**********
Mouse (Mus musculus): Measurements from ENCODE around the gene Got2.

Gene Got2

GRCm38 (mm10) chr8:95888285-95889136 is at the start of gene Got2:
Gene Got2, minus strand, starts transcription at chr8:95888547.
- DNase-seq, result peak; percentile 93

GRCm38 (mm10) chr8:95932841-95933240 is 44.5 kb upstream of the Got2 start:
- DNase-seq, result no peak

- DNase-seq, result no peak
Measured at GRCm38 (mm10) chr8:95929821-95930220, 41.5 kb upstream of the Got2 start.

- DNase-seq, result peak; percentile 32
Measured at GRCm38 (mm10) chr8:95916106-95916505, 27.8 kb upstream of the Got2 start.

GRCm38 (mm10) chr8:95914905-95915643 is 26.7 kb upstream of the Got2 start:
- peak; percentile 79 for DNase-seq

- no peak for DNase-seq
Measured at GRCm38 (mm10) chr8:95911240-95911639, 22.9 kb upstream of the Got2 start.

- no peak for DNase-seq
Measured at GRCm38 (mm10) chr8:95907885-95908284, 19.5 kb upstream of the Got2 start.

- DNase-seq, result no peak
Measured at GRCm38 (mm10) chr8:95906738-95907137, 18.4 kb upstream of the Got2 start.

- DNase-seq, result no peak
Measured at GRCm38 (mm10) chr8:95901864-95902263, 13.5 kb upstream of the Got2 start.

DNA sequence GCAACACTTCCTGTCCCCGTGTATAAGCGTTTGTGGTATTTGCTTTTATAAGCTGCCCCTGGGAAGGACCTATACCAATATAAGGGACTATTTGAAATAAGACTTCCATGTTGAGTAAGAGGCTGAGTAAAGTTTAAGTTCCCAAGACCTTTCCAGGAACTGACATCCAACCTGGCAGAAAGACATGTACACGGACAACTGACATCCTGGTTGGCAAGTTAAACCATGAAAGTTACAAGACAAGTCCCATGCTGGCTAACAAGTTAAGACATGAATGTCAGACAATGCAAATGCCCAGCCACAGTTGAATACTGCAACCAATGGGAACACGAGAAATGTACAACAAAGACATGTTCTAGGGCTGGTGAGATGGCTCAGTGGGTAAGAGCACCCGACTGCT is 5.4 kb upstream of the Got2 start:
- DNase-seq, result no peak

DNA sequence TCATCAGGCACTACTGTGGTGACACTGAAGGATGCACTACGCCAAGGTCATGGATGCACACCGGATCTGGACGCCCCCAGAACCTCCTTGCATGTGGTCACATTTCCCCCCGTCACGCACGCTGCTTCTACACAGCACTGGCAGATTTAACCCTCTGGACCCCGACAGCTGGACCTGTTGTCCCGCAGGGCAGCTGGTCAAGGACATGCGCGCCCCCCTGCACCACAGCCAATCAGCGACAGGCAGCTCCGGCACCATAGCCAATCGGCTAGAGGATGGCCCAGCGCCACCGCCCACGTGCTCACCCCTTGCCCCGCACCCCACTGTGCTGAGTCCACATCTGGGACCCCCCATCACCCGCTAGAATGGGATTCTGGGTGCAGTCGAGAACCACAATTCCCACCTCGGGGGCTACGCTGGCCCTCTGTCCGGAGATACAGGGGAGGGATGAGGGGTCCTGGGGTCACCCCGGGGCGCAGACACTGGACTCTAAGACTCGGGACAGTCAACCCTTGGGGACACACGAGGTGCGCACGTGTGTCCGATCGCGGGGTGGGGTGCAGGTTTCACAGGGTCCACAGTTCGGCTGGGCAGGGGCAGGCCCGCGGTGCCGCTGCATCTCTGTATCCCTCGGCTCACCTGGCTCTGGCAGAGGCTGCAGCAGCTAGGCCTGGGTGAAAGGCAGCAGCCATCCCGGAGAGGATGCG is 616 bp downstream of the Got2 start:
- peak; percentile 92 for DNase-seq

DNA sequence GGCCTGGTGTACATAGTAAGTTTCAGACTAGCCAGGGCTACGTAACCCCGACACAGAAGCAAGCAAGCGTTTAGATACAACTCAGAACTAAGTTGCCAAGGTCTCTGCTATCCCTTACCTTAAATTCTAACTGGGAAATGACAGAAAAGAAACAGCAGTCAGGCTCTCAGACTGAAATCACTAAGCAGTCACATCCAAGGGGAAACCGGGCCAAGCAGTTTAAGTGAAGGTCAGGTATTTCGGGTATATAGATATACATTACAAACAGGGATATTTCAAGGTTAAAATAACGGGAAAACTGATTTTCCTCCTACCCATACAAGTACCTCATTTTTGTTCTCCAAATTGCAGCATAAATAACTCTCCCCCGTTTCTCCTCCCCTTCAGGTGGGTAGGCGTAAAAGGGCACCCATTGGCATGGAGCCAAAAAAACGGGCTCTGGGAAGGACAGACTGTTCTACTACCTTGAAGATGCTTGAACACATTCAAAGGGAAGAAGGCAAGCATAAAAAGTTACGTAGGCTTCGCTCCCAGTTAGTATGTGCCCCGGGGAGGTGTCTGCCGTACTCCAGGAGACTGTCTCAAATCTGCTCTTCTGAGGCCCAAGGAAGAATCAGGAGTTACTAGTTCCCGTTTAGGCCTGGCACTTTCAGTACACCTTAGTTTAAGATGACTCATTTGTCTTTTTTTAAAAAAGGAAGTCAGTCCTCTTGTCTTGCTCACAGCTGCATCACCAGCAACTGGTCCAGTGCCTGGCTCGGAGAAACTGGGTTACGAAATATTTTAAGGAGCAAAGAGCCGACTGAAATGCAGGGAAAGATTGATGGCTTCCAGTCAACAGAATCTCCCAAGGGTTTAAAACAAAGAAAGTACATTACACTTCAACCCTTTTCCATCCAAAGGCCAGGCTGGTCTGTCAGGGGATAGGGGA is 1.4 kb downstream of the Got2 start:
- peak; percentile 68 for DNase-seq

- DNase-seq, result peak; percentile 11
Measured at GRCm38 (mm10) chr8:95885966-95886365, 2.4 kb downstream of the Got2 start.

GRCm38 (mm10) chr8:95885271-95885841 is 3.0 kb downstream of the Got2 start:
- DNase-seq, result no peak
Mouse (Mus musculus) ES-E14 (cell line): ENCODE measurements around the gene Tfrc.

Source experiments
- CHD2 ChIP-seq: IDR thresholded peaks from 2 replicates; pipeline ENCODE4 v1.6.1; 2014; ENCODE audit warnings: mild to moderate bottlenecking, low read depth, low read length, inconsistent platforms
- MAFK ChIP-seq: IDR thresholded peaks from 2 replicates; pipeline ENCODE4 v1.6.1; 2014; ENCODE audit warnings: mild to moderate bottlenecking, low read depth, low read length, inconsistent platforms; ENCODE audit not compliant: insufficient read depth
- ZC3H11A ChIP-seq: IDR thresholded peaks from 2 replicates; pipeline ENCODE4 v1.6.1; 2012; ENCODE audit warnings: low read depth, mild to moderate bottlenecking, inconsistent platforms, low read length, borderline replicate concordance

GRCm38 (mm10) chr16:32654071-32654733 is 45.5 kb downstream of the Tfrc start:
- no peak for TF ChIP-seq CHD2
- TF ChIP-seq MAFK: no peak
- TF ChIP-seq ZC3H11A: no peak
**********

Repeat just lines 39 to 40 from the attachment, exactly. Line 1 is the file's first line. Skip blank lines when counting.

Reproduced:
- TF ChIP-seq MAFK: no peak
- TF ChIP-seq ZC3H11A: no peak